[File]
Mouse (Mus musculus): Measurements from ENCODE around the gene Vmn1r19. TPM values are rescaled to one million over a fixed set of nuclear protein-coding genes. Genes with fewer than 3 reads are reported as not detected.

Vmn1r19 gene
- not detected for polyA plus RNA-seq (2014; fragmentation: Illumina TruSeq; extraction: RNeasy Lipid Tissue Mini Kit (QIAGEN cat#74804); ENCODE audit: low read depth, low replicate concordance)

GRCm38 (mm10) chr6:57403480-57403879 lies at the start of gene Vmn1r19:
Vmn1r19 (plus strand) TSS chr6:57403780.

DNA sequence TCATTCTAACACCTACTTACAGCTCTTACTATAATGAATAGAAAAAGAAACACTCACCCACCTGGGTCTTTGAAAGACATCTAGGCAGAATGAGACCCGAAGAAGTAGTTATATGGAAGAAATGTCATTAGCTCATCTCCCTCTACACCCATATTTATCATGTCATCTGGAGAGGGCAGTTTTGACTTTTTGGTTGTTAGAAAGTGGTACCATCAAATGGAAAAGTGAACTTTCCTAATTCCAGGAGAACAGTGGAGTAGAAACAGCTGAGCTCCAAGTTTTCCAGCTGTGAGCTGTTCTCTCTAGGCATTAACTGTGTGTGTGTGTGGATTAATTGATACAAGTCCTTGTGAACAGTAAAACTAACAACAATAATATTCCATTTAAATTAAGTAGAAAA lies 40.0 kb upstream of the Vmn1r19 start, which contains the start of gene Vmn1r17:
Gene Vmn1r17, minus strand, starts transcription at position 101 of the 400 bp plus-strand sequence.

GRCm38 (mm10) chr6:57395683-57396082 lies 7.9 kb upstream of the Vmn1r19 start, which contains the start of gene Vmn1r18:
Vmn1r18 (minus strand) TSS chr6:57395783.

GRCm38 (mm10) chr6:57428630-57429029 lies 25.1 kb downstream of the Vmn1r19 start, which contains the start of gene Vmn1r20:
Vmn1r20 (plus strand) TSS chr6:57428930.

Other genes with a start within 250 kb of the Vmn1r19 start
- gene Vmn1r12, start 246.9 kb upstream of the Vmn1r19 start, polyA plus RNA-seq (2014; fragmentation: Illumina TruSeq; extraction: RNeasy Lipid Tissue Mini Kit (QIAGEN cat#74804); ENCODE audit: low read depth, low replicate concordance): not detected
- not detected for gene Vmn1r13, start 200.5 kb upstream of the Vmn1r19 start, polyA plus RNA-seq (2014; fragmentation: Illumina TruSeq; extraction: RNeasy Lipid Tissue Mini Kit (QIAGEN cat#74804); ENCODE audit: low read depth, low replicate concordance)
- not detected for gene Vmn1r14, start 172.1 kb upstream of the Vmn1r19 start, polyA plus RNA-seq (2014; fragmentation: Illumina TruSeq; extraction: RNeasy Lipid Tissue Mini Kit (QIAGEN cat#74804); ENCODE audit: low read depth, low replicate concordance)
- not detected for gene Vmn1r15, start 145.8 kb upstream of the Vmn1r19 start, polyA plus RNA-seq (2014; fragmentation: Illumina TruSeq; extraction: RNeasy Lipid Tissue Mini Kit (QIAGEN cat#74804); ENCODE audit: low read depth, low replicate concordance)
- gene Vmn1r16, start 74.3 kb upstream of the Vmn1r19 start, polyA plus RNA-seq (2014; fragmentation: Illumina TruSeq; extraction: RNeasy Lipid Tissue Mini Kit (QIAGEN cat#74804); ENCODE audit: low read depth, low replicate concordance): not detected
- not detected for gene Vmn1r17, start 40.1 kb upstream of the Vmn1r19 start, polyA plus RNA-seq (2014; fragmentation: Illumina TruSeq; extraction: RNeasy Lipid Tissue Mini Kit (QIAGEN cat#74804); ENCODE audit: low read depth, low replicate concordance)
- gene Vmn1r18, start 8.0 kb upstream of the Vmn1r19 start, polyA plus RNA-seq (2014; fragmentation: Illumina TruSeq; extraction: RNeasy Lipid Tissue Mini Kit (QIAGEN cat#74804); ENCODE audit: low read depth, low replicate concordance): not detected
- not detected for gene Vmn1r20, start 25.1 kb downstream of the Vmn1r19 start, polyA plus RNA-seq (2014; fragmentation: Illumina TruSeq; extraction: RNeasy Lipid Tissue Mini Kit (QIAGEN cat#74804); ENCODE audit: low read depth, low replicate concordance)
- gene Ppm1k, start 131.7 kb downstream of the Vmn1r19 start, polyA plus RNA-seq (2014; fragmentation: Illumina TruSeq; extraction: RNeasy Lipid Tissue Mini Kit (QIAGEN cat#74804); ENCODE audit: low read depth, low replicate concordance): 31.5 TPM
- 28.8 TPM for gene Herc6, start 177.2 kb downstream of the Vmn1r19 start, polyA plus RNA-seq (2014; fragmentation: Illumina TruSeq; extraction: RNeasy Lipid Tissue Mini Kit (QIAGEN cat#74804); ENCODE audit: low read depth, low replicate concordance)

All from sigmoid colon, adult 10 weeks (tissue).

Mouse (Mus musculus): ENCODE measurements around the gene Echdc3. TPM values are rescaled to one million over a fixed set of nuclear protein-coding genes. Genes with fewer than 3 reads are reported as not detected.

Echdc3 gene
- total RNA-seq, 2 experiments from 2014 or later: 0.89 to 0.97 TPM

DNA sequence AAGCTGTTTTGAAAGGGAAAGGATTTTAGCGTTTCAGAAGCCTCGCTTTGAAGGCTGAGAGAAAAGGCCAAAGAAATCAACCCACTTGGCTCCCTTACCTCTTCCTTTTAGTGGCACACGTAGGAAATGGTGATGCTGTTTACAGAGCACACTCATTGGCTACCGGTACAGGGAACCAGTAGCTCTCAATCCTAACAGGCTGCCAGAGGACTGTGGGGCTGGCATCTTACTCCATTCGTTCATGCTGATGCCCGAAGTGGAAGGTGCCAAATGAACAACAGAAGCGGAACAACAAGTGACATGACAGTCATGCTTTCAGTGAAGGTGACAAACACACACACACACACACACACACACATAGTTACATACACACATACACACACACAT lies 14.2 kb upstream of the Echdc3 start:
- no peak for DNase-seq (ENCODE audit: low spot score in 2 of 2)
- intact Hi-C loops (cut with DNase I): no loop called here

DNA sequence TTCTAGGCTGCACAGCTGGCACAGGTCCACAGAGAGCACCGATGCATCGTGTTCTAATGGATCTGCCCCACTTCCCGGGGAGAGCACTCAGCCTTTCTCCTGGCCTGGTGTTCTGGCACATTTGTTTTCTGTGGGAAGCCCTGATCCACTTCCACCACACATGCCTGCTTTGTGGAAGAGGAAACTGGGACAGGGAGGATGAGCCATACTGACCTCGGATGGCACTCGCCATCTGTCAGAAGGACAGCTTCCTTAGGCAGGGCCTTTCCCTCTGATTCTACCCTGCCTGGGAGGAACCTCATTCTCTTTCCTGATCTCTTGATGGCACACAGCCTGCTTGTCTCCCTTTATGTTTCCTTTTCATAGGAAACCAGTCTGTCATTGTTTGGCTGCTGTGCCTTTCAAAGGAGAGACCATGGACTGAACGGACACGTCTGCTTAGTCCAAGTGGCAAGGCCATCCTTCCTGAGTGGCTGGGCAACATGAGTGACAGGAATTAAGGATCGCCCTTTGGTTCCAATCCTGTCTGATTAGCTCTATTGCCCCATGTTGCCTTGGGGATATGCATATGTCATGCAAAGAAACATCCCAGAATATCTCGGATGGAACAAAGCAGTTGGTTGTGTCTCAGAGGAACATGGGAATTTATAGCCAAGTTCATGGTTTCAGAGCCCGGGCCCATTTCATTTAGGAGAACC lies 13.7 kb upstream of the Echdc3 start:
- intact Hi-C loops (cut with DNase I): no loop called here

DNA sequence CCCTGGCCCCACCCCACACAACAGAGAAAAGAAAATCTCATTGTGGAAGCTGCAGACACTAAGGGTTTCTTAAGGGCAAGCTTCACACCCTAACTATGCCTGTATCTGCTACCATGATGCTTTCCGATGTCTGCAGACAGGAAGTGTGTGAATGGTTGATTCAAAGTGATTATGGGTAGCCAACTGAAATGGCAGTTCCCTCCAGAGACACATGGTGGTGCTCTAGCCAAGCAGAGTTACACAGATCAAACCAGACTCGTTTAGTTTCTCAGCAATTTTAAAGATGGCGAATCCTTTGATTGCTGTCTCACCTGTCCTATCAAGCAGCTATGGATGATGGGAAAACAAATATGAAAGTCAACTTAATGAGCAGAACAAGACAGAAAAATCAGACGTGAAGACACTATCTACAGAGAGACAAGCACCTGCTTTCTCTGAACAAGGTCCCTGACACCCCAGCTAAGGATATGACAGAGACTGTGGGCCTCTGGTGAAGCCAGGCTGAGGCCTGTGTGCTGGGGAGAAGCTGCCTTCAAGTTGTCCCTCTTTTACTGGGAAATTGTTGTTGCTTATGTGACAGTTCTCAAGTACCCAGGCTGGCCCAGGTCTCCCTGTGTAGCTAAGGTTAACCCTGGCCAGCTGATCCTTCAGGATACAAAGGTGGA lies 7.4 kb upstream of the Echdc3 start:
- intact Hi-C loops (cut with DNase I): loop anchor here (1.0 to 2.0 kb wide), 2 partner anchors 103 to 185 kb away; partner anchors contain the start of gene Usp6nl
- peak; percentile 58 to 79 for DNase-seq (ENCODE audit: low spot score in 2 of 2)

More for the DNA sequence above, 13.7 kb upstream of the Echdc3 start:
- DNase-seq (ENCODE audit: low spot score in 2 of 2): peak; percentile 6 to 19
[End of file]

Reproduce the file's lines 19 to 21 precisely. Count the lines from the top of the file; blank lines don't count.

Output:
- gene Vmn1r18, start 8.0 kb upstream of the Vmn1r19 start, polyA plus RNA-seq (2014; fragmentation: Illumina TruSeq; extraction: RNeasy Lipid Tissue Mini Kit (QIAGEN cat#74804); ENCODE audit: low read depth, low replicate concordance): not detected
- not detected for gene Vmn1r20, start 25.1 kb downstream of the Vmn1r19 start, polyA plus RNA-seq (2014; fragmentation: Illumina TruSeq; extraction: RNeasy Lipid Tissue Mini Kit (QIAGEN cat#74804); ENCODE audit: low read depth, low replicate concordance)
- gene Ppm1k, start 131.7 kb downstream of the Vmn1r19 start, polyA plus RNA-seq (2014; fragmentation: Illumina TruSeq; extraction: RNeasy Lipid Tissue Mini Kit (QIAGEN cat#74804); ENCODE audit: low read depth, low replicate concordance): 31.5 TPM